31st May, Hay book festival, and a talk by Cambridge lecturer (in public policy), Finbarr Livesey (billed as a conversation with Andy Fryers) on the subject of Livesey’s new book: From Global to Local’.
The subtitle carries quite a punch: ‘The Making of Things and the End of Globalisation.’
Is globalisation the only paradigm, is hyper-globalisation inevitable? Livesey argues powerfully against this thesis. An archetypal example of globalisation is the development almost by accident of the shipping container by a US trucking magnate in the 1950s. And the biggest downside is the level of emissions produced by moving product around the world, primarily by sea.
Major developments are underway which are changing this, 3D printing, with books being produced almost to order being one classic and small-scale example.
Robotics scale down the labour requirement, factories in China with vast labour forces will no longer dominate the production process as they have for the last twenty years.
How we make the journey from idea and design to finished item is being radically reconceptualised. Adidas already make running shoes bespoke to your exact requirement. The Finnish bike maker Jopo brought manufacturing back home to Finland when they realised that their quality standards were more easily and more cheaply met back home. Zara work to a tight timescale which requires local not Far Eastern production. Amazon are even looking at the possibilities of making some products en route to the customer. (Quite how this would work I don’t know!)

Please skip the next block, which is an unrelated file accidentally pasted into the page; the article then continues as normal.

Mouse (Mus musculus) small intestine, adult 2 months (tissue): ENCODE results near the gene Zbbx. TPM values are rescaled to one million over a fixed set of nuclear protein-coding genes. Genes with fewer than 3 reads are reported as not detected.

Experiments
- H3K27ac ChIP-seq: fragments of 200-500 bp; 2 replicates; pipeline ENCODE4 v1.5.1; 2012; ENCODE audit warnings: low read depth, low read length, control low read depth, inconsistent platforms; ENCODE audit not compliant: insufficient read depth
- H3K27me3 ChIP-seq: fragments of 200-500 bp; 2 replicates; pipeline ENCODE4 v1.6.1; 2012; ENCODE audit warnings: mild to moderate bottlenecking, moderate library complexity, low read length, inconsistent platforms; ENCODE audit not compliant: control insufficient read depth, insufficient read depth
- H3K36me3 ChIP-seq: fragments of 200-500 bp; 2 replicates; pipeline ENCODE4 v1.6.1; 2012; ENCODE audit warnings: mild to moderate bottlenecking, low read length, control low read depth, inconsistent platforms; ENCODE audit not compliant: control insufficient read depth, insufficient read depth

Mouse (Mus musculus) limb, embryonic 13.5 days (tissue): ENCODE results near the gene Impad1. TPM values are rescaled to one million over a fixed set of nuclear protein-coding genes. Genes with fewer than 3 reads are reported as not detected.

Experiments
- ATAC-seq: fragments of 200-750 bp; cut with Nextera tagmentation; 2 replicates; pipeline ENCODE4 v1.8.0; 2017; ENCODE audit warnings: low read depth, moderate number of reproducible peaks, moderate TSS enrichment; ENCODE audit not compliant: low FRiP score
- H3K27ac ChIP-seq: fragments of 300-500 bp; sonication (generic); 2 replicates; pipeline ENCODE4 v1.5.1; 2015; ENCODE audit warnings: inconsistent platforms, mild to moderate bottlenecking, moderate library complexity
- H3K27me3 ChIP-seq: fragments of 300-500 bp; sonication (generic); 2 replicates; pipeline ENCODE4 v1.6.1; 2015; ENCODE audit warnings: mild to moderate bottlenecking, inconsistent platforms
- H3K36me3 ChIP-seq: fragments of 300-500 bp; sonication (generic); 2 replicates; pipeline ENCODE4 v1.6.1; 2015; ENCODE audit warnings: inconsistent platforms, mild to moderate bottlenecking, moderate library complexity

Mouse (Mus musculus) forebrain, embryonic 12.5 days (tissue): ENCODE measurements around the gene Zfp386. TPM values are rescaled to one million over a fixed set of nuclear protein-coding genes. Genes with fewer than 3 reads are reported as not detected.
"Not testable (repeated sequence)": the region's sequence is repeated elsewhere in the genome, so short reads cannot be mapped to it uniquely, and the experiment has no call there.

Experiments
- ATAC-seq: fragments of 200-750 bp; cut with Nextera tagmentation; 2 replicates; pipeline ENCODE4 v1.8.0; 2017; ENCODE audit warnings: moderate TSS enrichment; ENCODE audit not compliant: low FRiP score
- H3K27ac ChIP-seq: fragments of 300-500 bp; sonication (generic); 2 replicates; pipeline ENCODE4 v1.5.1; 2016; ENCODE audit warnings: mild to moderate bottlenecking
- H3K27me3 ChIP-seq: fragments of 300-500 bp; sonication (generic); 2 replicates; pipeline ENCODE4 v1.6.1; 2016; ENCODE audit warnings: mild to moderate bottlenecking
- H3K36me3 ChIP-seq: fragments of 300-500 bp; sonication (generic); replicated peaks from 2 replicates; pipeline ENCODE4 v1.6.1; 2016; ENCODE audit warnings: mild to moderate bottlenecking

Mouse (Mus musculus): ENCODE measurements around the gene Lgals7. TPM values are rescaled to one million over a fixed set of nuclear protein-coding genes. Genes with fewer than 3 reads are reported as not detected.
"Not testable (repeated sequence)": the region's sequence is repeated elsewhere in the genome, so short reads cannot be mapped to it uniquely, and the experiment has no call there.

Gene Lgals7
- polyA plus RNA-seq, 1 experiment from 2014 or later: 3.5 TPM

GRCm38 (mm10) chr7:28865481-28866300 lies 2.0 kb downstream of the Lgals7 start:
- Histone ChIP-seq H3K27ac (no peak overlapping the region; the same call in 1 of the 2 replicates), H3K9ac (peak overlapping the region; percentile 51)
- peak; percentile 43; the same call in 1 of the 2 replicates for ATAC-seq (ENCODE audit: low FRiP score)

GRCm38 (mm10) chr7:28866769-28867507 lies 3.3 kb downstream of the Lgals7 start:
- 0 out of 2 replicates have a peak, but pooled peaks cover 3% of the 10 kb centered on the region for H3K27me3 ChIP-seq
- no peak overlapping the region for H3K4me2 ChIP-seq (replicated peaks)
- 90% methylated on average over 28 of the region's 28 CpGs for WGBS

In the light of Trump’s withdrawal from the Paris Agreement (yesterday, 2nd June), a comment by Livesey on the agreement is put into even sharper focus: ‘As countries commit to harder, binding targets for emissions reductions, the ideas of reuse, remanufacturing, circularity and zero waste will all gain more currency and increase the uptake of ideas across industry.’ China and the EU have come together to condemn Trump. Put that also in the context of the statement two days ago from the EU’s climate commissioner, Miguel Arias Cañete: ‘The EU and China are joining forces to forge ahead on the implementation of the Paris agreement and accelerate the global transition to clean energy.’
Where is the UK in this?
Trump may briefly be taking the USA out of the loop, but the ideas mentioned by Livesey are ideas that could make up the substance of the closer cooperation, between EU and China, plus India, Canada, and most other countries, in the years and decades to come.
Circularity: ideas for making refurbishing reusing, sharing, zero waste, minimising emissions, avoiding landfill… against traditional linear notions of take, make, dispose. The straight line to landfill against the closed loop of reuse. There are, as Livesey is only too well aware, only signs of this at the moment, but bringing production back home is a vital first step. And there’s the example of IKEA, which has moved from ideas such as sustainable sourcing to offering buybacks and creating markets for second-hand IKEA furniture. Nike has stated it wants to double its business while halving its environmental impact: a recent Nike report states that ‘the future will be circular.’
I’ve only touched on themes here. It is early days, but Livesey outlines as I see it an attainable future, more climate-friendly and one which would be underpinned by countries working together: supply chains much more local than at present, and sharing to the benefit of consumers, businesses and countries as an economic reality.